The substrate is then removed from the film deposition chamber and placed in an oxygen plasma system (planar etcher or reactive ion etcher). The oxygen plasma etches the photoresist at any region exposed to the gas. The etch rate is proportional to the time in the etch and the energy of the plasma. A 100 angstrom metal film was undercut 1000 angstroms by etching for 3.5 minutes in an oxygen plasma at a pressure of 60 μm and 200 watts of power. Due to the initial deposition sealing the top surface of the photoresist, the profile can be altered only along the sidewalls. Initial film deposit 10 on top of photoresist 6 remains intact, thus providing lip 12 which overhangs the sidewall of photoresist 6. Undercut profile 14 has been achieve that can produce accurate pattern definition and ideal lift-off conditions because overhanging lip 12 defines the pattern.
A second film deposition is done to meet the manufacturing specification for total thickness. Second deposition 16 falls on first deposition 10 over substrate 8 and over photoresist 6 without building up on the sidewall of the photoresist profile. The pattern definition remains excellent down to submicron dimensions. Total thickness of the film deposition is limited only by the vertical height of the photoresist. There is a gap between the sidewall of the photoresist 6 and the edge of the second deposition 16 which is equal to the original undercut (14 in FIG. 4E). This shows that the final linewidth of the deposition has not been affected by the undercut process.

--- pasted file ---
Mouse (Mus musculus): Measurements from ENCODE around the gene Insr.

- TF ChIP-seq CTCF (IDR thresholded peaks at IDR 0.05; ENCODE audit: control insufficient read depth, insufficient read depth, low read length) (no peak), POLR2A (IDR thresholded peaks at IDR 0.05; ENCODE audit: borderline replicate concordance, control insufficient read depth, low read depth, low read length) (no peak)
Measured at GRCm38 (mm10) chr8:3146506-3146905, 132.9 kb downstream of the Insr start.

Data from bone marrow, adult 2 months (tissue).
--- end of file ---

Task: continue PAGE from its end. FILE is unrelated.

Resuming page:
Finally, the unwanted film material around the pattern is lifted off by dissolving the photoresist in a suitable solvent such as acetone. The solvent can be sprayed on the substrate, or a solvent bath agitated by ultrasonic can be used to aid the liftoff process. The end result is the unwanted material rinses away leaving only the patterned area intact on the wafer surface as shown in FIG. 4G.
FIG. 5 is a draftsman's reproduction of a scanning electron microscope photograph (about 15,000 magnification) of a section of a wafer with 1.2 μm of photoresist. The top surface is a 100 angstrom thick film of TiAu (50 Angstroms Ti and 50 Angstroms Au) which has been undercut about 1000 angstroms by etching in an oxygen plasma for 3.5 minutes at 60 μm pressure and 200 watts power.
FIG. 6 is a similar reproduction showing the substrate after a second deposition consisting of a 7,000 angstrom layer of gold on top of the initial deposition of 100 angstroms of TiAu.